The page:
Division can be thought of as separating the first number into a number of groups equal in size to the second number, or into a number of groups equal in count to the second number. Dividing 12 ÷ 3 can be modeled as separating 12 counters into 3 equal groups. There are 4 counters in each group, so 12 ÷ 3 = 4. Dividing 12 ÷ 3 can also be modeled as separating 12 counters into equal groups of 3 counters. There are 4 groups in total, also showing that 12 ÷ 3 = 4. Notice that division is the inverse of multiplication. The counters also show the multiplication 3 × 4 = 12 and 4 × 3 = 12. So 12 ÷ 3 is the same as finding 3 × ? = 12.
A positive and a negative counter form a "zero pair" because their sum is zero. To add integers, create as many zero pairs as possible and then sum the remaining counters. To sum -5 + 3, place 5 red negative counters and 3 yellow positive counters. Next combine red and yellow counters to create as many zero pairs as possible. There are 2 red counters remaining, so -5 + 3 = -2.
Subtraction can be thought of as removing or taking away. To subtract 5 – (-3), start by modeling the first number with 5 yellow positive counters. Next remove 3 red negative counters. Since there are not enough red negative counters, add 3 zero pairs and then remove 3 red negative counters. There are 8 yellow positive counters remaining, so 5 – (-3) = 8.
When multiplying, the first number tells how many groups to make of the second number. To multiply 3 × (-2) make 3 groups of 2 red negative counters. There are 6 red negative counters in total, so 3 × (-2) equals -6. Clear the counters. To multiply -3 × 2, remove 3 groups of 2 yellow positive counters. Since 3 × 2 = 6, remove 6 positive yellow counters. Since there are not enough positive counters, add 6 zero pairs and then remove 6 positive counters. There are 6 red negative counters remaining, so -3 × 2 equals -6.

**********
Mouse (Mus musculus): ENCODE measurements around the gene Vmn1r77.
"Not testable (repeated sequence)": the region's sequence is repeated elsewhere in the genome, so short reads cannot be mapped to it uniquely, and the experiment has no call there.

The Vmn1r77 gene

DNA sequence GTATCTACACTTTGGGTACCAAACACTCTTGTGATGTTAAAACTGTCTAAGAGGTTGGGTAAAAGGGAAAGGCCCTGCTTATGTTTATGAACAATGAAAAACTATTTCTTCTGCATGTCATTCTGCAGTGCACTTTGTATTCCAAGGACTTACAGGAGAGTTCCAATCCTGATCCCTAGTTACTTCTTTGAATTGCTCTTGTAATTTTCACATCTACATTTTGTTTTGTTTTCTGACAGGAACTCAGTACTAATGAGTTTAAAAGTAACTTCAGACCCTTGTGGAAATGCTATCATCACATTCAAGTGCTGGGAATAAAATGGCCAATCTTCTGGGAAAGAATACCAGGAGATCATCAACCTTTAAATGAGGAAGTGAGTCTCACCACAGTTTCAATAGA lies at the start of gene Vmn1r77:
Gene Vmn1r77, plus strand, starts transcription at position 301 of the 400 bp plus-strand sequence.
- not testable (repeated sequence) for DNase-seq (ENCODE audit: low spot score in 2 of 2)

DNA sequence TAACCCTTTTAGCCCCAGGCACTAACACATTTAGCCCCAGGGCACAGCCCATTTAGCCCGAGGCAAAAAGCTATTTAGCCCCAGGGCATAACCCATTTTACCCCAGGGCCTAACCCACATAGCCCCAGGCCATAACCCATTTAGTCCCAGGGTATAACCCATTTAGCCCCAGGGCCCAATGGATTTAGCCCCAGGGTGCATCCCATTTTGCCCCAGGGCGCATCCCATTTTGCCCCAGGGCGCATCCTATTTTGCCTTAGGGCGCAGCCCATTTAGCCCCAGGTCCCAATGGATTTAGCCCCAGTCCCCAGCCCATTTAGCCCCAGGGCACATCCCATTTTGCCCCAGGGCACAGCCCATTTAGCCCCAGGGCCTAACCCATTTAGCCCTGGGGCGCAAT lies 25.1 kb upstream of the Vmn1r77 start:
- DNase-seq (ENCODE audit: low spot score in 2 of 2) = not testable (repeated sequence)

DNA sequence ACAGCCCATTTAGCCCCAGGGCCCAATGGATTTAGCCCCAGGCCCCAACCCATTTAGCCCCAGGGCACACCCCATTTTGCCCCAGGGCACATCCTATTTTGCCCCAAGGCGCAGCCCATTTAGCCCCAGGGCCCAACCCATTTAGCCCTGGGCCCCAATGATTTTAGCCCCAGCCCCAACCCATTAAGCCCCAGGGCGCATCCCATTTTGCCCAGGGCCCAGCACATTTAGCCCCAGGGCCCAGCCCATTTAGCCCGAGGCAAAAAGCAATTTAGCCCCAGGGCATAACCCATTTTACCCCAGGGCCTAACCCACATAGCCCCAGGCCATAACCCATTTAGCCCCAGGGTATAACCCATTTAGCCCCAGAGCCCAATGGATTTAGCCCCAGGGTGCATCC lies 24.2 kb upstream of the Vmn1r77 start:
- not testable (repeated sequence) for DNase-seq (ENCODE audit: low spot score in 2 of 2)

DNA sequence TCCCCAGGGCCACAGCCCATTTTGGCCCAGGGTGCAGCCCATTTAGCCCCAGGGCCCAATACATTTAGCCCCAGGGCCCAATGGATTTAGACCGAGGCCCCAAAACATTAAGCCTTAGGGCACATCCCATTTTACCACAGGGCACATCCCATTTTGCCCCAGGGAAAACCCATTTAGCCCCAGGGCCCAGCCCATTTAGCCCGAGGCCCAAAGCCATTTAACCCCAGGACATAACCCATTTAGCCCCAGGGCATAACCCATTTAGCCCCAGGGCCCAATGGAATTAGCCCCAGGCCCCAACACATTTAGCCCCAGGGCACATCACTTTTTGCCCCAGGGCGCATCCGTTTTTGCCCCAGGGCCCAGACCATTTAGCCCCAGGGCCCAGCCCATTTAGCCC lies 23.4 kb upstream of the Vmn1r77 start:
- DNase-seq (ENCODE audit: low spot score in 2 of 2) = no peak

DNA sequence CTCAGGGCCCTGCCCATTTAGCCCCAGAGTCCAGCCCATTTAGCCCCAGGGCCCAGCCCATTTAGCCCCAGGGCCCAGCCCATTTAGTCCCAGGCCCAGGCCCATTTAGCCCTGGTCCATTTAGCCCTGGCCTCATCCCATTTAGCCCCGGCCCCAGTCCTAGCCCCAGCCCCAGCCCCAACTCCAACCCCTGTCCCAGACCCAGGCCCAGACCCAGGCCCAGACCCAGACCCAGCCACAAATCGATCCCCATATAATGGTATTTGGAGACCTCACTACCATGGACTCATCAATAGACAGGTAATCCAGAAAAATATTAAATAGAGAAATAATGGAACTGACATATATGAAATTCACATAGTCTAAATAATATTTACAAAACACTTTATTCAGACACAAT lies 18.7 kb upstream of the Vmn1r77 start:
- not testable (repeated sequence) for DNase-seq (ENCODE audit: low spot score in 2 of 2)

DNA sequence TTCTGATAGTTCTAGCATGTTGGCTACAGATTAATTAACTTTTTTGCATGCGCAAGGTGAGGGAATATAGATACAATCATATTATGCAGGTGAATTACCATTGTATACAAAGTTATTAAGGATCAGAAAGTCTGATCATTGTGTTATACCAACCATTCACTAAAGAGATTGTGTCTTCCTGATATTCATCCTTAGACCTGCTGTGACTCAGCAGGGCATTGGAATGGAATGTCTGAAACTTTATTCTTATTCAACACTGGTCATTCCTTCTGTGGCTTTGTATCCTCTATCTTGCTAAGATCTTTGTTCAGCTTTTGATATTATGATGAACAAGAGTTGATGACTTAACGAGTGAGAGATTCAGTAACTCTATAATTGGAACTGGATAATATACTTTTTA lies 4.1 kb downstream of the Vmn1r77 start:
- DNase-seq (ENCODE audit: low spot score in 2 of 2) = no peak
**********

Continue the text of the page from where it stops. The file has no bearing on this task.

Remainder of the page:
Division can be thought of as separating the first number into a number of groups equal in size to the second number, or into a number of groups equal in count to the second number. To divide -12 ÷ (-3), separate 12 red negative counters into groups of 3 red negative counters. There are 4 groups in total, so -12 ÷ (-3) = 4. Clear the counters. To divide -12 ÷ 3, separate12 red negative counters into 3 groups of equal size. There are 4 red negative counters in each group, so -12 ÷ 3 = 4.
Ratios and Proportions
A ratio is a comparison of two quantities. Place 2 yellow counters and 3 red counters. The ratio of yellow to red counters can be written using words (2 to 3), using a colon (2:3), or as a fraction (2/3). A proportion is an equation stating that two ratios are equivalent. Make a copy of the 2 yellow counters and 3 red counters. The proportion 2/3 = 4/6 shows that the ratios represent equivalent comparisons.
A fraction is a number that represents a part of a whole or a set. Place 4 yellow counters. Flip the color of one of the counters red. The red counter represents the fraction 1/4 because there is 1 red counter out of 4 total counters in the set. Make a copy of all the counters. The red counters now represent 2/8 of the set. 1/4 and 2/8 are called "equivalent fractions" because they represent the same parts of a whole. Clear the workspace and then add 15 yellow counters. To find how many counters are in 1/5 of the set, divide the 15 counters into 5 equal groups. Each groups has 3 counters, so 1/5 of 15 is 3.